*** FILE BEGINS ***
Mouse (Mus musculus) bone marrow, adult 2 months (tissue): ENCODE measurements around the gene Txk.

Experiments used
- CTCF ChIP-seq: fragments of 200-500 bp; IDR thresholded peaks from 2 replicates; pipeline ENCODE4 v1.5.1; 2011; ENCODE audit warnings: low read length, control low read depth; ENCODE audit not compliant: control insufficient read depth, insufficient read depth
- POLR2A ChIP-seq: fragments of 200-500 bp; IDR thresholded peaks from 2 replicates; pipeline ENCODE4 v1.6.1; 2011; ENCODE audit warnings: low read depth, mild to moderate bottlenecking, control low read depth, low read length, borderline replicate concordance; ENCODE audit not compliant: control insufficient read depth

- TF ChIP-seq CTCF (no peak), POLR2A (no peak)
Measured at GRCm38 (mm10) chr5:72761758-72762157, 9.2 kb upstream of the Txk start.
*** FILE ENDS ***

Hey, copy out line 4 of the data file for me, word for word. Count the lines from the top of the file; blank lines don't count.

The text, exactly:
- POLR2A ChIP-seq: fragments of 200-500 bp; IDR thresholded peaks from 2 replicates; pipeline ENCODE4 v1.6.1; 2011; ENCODE audit warnings: low read depth, mild to moderate bottlenecking, control low read depth, low read length, borderline replicate concordance; ENCODE audit not compliant: control insufficient read depth